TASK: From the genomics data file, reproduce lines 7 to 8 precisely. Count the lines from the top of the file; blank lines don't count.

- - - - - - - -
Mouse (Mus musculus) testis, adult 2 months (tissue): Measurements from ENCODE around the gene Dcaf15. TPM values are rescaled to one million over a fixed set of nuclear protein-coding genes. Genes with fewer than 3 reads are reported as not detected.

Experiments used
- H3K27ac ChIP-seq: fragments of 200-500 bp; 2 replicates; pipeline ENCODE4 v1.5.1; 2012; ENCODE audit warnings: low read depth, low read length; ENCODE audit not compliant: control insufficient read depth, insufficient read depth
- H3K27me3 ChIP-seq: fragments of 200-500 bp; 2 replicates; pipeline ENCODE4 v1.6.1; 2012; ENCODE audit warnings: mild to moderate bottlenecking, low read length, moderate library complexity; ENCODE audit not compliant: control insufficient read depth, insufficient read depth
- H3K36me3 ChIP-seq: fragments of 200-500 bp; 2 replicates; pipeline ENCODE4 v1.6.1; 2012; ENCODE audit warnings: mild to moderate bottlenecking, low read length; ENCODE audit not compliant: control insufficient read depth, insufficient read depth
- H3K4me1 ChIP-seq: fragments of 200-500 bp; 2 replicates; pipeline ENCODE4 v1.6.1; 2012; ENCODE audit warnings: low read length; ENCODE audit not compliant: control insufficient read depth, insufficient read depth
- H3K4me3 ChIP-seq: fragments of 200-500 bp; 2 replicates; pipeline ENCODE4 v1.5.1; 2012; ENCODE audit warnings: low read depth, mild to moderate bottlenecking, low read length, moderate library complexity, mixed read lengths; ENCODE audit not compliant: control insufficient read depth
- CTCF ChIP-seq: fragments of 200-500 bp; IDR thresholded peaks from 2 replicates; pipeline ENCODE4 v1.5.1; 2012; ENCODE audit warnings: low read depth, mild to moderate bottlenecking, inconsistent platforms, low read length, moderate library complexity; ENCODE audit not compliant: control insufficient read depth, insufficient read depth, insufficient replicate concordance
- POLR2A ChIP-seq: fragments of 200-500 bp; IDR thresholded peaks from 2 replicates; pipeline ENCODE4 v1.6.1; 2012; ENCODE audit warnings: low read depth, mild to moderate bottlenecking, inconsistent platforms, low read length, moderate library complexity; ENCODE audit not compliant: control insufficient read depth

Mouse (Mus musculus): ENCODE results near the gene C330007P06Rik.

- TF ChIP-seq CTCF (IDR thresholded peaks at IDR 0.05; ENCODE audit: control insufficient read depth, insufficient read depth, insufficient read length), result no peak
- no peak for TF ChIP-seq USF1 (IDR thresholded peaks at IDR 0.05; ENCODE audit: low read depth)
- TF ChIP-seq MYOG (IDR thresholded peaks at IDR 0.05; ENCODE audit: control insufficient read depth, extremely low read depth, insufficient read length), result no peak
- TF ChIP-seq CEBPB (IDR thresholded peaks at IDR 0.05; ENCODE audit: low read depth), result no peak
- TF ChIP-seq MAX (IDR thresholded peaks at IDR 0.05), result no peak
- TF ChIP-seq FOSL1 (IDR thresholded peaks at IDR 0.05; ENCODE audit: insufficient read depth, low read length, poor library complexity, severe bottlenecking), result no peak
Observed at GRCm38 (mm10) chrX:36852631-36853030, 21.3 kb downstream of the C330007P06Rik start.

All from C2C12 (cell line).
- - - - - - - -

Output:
- H3K4me3 ChIP-seq: fragments of 200-500 bp; 2 replicates; pipeline ENCODE4 v1.5.1; 2012; ENCODE audit warnings: low read depth, mild to moderate bottlenecking, low read length, moderate library complexity, mixed read lengths; ENCODE audit not compliant: control insufficient read depth
- CTCF ChIP-seq: fragments of 200-500 bp; IDR thresholded peaks from 2 replicates; pipeline ENCODE4 v1.5.1; 2012; ENCODE audit warnings: low read depth, mild to moderate bottlenecking, inconsistent platforms, low read length, moderate library complexity; ENCODE audit not compliant: control insufficient read depth, insufficient read depth, insufficient replicate concordance